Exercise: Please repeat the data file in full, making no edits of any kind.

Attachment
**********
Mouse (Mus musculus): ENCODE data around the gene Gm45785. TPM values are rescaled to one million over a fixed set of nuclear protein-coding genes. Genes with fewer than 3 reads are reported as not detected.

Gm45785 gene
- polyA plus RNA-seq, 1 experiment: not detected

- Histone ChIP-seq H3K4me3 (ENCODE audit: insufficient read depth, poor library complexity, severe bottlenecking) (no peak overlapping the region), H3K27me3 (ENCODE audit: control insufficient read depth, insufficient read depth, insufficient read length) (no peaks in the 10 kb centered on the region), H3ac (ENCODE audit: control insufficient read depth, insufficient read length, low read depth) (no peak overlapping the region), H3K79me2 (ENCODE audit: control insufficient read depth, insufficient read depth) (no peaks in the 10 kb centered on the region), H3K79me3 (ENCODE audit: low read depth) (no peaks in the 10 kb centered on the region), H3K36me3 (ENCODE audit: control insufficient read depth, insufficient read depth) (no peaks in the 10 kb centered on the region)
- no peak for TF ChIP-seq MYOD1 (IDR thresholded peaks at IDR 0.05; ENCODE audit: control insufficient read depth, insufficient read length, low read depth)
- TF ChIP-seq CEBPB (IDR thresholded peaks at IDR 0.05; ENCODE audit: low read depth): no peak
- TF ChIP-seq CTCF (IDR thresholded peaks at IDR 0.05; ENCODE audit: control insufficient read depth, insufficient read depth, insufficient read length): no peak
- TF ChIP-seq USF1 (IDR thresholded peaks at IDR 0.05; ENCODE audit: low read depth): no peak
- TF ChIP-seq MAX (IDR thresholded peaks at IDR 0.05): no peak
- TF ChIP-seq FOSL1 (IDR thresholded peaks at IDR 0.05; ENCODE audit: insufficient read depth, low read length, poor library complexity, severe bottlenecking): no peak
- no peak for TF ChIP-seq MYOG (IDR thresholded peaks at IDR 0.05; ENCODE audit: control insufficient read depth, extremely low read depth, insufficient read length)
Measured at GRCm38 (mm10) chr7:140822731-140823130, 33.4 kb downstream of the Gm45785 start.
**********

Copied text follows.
Mouse (Mus musculus): ENCODE data around the gene Gm45785. TPM values are rescaled to one million over a fixed set of nuclear protein-coding genes. Genes with fewer than 3 reads are reported as not detected.

Gm45785 gene
- polyA plus RNA-seq, 1 experiment: not detected

- Histone ChIP-seq H3K4me3 (ENCODE audit: insufficient read depth, poor library complexity, severe bottlenecking) (no peak overlapping the region), H3K27me3 (ENCODE audit: control insufficient read depth, insufficient read depth, insufficient read length) (no peaks in the 10 kb centered on the region), H3ac (ENCODE audit: control insufficient read depth, insufficient read length, low read depth) (no peak overlapping the region), H3K79me2 (ENCODE audit: control insufficient read depth, insufficient read depth) (no peaks in the 10 kb centered on the region), H3K79me3 (ENCODE audit: low read depth) (no peaks in the 10 kb centered on the region), H3K36me3 (ENCODE audit: control insufficient read depth, insufficient read depth) (no peaks in the 10 kb centered on the region)
- no peak for TF ChIP-seq MYOD1 (IDR thresholded peaks at IDR 0.05; ENCODE audit: control insufficient read depth, insufficient read length, low read depth)
- TF ChIP-seq CEBPB (IDR thresholded peaks at IDR 0.05; ENCODE audit: low read depth): no peak
- TF ChIP-seq CTCF (IDR thresholded peaks at IDR 0.05; ENCODE audit: control insufficient read depth, insufficient read depth, insufficient read length): no peak
- TF ChIP-seq USF1 (IDR thresholded peaks at IDR 0.05; ENCODE audit: low read depth): no peak
- TF ChIP-seq MAX (IDR thresholded peaks at IDR 0.05): no peak
- TF ChIP-seq FOSL1 (IDR thresholded peaks at IDR 0.05; ENCODE audit: insufficient read depth, low read length, poor library complexity, severe bottlenecking): no peak
- no peak for TF ChIP-seq MYOG (IDR thresholded peaks at IDR 0.05; ENCODE audit: control insufficient read depth, extremely low read depth, insufficient read length)
Measured at GRCm38 (mm10) chr7:140822731-140823130, 33.4 kb downstream of the Gm45785 start.